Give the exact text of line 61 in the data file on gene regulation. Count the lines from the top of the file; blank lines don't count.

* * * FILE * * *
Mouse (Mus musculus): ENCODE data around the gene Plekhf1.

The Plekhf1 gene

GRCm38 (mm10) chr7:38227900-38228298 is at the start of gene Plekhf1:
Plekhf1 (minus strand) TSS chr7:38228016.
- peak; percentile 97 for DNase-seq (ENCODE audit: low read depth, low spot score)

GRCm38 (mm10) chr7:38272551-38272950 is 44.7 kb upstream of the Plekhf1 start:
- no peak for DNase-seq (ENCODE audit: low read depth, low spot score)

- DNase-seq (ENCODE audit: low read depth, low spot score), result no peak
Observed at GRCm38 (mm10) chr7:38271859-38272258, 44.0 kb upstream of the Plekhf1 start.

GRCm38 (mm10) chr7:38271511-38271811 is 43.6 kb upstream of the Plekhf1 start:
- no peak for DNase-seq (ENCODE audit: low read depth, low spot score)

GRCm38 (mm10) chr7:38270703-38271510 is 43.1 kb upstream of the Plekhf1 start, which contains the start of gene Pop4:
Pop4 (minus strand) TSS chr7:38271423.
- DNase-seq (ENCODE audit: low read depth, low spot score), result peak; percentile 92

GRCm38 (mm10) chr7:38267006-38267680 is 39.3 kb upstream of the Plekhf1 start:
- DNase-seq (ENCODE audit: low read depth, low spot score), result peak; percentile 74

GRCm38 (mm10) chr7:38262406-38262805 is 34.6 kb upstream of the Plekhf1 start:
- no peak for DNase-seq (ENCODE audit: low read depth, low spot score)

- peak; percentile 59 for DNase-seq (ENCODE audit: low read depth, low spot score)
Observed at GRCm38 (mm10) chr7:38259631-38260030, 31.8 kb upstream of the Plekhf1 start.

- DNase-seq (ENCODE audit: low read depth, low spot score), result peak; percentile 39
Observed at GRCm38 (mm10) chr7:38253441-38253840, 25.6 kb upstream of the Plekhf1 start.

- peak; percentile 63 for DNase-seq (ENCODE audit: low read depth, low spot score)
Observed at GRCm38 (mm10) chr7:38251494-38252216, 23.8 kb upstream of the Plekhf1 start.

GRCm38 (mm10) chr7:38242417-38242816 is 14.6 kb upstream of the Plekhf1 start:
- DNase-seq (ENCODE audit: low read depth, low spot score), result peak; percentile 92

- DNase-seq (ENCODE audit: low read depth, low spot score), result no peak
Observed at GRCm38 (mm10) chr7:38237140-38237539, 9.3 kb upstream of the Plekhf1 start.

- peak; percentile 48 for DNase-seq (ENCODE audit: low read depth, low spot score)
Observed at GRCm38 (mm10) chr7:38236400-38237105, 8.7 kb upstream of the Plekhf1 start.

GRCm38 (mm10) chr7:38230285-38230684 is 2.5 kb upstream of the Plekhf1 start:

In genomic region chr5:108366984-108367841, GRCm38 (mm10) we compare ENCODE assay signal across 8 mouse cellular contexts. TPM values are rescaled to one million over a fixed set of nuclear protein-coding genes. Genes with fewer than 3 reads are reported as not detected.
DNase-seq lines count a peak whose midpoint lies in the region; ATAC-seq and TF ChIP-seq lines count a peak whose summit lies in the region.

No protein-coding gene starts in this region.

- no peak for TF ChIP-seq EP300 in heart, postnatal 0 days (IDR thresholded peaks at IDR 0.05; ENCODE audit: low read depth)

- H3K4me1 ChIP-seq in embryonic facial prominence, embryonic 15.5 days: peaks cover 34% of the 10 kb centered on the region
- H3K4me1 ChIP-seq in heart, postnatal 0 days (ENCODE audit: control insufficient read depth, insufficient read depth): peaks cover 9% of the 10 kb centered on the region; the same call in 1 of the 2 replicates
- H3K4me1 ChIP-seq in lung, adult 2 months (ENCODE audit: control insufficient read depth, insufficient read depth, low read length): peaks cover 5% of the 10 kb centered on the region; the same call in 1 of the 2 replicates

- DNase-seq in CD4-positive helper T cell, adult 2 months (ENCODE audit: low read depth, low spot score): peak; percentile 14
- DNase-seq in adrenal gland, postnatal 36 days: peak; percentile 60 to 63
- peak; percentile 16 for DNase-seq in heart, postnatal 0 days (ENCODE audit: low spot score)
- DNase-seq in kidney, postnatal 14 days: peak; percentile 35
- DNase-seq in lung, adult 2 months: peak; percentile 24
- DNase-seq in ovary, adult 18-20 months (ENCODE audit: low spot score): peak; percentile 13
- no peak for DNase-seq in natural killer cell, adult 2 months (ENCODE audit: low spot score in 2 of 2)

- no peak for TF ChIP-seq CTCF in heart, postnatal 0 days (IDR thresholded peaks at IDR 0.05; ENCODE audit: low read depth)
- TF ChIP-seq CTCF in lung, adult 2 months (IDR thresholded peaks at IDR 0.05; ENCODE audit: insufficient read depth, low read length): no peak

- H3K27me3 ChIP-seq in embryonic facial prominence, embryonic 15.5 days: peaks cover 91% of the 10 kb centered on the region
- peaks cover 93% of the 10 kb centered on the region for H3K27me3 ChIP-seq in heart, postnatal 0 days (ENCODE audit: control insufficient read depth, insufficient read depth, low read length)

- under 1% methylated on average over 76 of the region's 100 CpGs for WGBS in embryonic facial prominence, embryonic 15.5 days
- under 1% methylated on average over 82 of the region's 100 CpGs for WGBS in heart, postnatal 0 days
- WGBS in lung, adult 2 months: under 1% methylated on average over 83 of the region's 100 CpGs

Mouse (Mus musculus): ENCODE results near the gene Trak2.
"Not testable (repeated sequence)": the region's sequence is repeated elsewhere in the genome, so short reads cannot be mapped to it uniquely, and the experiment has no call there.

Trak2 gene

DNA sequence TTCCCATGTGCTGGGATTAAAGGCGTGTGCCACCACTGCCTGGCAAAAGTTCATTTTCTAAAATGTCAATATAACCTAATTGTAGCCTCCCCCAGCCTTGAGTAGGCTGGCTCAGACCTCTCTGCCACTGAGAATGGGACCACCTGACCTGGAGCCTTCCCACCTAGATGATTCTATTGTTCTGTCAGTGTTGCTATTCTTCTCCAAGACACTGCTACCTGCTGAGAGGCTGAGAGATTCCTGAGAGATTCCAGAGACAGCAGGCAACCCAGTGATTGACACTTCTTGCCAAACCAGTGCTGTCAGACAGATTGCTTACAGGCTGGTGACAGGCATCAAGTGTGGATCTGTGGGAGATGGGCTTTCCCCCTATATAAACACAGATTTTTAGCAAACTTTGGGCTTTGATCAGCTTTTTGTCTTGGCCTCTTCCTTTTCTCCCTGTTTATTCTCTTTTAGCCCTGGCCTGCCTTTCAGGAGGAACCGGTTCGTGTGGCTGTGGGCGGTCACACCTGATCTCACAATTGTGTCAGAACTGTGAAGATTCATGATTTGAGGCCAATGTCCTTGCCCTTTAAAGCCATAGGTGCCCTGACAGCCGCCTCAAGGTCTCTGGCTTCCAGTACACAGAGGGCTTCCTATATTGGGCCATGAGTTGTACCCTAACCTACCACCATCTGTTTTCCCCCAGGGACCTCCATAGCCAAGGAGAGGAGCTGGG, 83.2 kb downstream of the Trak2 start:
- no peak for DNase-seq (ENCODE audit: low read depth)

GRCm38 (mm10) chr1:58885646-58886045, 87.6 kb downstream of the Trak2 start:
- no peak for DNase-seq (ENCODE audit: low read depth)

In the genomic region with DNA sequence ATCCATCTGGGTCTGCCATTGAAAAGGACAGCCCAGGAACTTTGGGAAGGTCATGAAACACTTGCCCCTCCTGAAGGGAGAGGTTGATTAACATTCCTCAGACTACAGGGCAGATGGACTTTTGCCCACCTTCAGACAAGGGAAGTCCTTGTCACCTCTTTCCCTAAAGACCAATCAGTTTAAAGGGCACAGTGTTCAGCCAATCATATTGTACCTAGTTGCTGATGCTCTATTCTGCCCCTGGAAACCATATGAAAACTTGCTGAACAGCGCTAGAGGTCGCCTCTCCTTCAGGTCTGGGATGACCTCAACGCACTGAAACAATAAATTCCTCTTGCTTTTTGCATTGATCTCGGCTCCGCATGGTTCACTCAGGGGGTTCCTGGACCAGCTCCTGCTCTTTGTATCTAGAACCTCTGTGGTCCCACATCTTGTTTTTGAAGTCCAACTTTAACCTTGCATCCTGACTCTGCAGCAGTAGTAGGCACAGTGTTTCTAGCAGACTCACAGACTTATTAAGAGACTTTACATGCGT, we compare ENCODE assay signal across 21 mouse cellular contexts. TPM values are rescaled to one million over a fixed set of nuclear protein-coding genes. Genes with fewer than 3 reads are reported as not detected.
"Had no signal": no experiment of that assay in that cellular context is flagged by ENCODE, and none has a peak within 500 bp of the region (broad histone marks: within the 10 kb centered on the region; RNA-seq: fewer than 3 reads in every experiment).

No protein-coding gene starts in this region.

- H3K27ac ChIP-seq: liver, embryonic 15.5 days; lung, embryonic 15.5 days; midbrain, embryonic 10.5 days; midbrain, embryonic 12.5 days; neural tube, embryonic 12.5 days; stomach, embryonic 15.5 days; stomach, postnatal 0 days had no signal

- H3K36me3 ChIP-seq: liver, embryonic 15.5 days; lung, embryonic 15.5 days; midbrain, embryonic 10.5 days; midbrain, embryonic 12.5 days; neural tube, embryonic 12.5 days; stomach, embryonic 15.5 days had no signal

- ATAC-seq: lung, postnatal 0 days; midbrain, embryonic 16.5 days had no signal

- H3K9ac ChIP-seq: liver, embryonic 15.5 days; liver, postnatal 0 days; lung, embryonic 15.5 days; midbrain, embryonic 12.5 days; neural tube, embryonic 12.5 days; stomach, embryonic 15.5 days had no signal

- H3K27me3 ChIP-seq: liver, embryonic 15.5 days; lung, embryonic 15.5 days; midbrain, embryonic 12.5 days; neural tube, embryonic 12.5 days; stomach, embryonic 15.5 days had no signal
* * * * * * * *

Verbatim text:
"Had no signal": no experiment of that assay in that cellular context is flagged by ENCODE, and none has a peak within 500 bp of the region (broad histone marks: within the 10 kb centered on the region; RNA-seq: fewer than 3 reads in every experiment).